Re: Say it isn't so, -MO=Deparse!
by rg0now (Chaplain) on Apr 04, 2005 at 10:38 UTC
Pustular Postulant!

I have seen many times here at PerlMonks that you pretty much favor -MO=Deparse. So it might be interesting to you that, as a first step of writing the Perl 5 to Perl 6 converter, Larry is working on parsing Perl to XML. The idea is to use the XML representation to turn it back to Perl 5 (to verify the correctness of the parser), and then to any other target languages. So it would be of similar functionality to -MO=Deparse, but it would be more correct I think.

Somehow, someone should convince Larry to release his code to let people to play around with it...

rg0now

Re: Say it isn't so, -MO=Deparse!
by diotalevi (Canon) on Apr 04, 2005 at 06:30 UTC
You know, B::Deparse makes some mostly good guesses about how to reconstitute compiled perl as source code but I don't generally take its output as gospel. Use better things like B::Concise, B::Terse, B::Debug. I highly prefer viewing Concise over most other versions when looking to see how perl compiles something. You get enough information to understand your program and you have none of the reconstitution ambiguity inherent in B::Deparse.
Re: Say it isn't so, -MO=Deparse!
by traveler (Parson) on Apr 03, 2005 at 22:49 UTC
```C:\> perl -MO=Deparse,-p -le "\$_ = (\$x) = (4, 5, 6); print"
BEGIN { \$/ = "\n"; \$\ = "\n"; }
(\$_ = ((\$x) = (4, 5, 6)));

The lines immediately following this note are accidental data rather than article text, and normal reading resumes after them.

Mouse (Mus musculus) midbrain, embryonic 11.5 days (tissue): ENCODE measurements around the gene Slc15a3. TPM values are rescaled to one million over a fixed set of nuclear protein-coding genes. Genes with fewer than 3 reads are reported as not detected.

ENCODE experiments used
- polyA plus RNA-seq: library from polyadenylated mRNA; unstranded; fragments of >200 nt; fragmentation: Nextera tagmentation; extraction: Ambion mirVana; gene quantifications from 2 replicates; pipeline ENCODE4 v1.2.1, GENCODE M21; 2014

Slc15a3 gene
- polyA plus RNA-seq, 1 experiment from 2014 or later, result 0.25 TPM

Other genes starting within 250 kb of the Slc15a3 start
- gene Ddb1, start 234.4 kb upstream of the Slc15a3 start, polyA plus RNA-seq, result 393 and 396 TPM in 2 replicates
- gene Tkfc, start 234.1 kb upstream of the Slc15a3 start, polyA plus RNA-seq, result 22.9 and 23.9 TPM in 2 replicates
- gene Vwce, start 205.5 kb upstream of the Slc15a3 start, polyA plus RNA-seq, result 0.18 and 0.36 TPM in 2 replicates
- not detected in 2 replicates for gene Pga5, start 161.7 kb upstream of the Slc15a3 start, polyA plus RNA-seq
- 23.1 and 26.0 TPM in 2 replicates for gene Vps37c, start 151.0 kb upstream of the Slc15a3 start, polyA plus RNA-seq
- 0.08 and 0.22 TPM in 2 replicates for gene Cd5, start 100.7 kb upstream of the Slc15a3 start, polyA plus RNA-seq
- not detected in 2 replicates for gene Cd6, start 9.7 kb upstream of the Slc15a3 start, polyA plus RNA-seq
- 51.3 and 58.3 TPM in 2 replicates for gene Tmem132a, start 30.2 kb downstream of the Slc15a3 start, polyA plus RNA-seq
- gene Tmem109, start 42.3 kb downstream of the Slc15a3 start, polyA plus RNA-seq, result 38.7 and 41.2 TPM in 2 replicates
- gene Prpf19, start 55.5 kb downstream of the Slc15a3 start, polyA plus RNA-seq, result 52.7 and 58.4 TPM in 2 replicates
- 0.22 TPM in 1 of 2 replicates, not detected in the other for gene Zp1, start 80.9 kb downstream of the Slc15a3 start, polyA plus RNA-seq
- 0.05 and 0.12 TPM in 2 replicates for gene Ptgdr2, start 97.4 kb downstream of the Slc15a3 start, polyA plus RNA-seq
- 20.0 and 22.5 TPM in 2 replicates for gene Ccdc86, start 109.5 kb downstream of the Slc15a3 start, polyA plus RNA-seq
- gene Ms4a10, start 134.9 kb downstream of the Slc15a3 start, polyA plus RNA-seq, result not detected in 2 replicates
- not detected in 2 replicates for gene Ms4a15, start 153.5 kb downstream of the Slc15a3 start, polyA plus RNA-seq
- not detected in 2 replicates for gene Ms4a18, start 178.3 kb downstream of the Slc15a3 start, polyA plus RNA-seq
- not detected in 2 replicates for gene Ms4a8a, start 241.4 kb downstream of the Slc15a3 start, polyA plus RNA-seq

print(\$_);
-e syntax OK
C:\>perl -le "\$_ = (\$x) = (4, 5, 6); print"
3
C:\>perl -v

This is perl, v5.8.1 built for MSWin32-x86-multi-thread
(with 1 registered patch, see perl -V for more detail)

Binary build 807 provided by ActiveState Corp. http://www.ActiveState.
+com
ActiveState is a division of Sophos.
Built 18:19:11 Nov  3 2003
What versions are you running?
Re: Say it isn't so, -MO=Deparse!
by Errto (Vicar) on Apr 03, 2005 at 22:51 UTC

I haven't used O before, but it sure looks like a bug in Deparse to me. In its version, the assignment to \$x is a scalar assignment, but in your original version it's a list assignment. The difference is in the fact that a list assignment in scalar context returns the length of the RHS list (which is 3), whereas a scalar assignment evaluates the RHS in scalar context, and the scalar comma operator always returns its right operand, so you end up with 6.

In a nutshell, Deparse seems not to have picked up on the fact that your parentheses around the \$x changed the context of the assignment, so it dropped them. Update: that last sentence is backwards. What I meant was that Deparse failed to add the extra parentheses around \$x needed to signify a list assignment to a single scalar variable.

Re: Say it isn't so, -MO=Deparse!
by Ultra (Hermit) on Apr 04, 2005 at 07:51 UTC
I am running This is perl, v5.8.5 built for i686-linux-thread-multi
The problem you saw can be reproduced here too; here's an interesting thing though:
```perl -MO=Deparse,-p -e '\$_ = (\$x) = (4, 5, 6); print'
(\$_ = ((\$x) = (4, 5, 6)));
print(\$_);
-e syntax OK

And here's the output of what Deparse gave me:
```perl -e '(\$_ = ((\$x) = (4, 5, 6)));print'
3#and my shell prompt here of course
Note: that I removed the -l switch
Dodge This!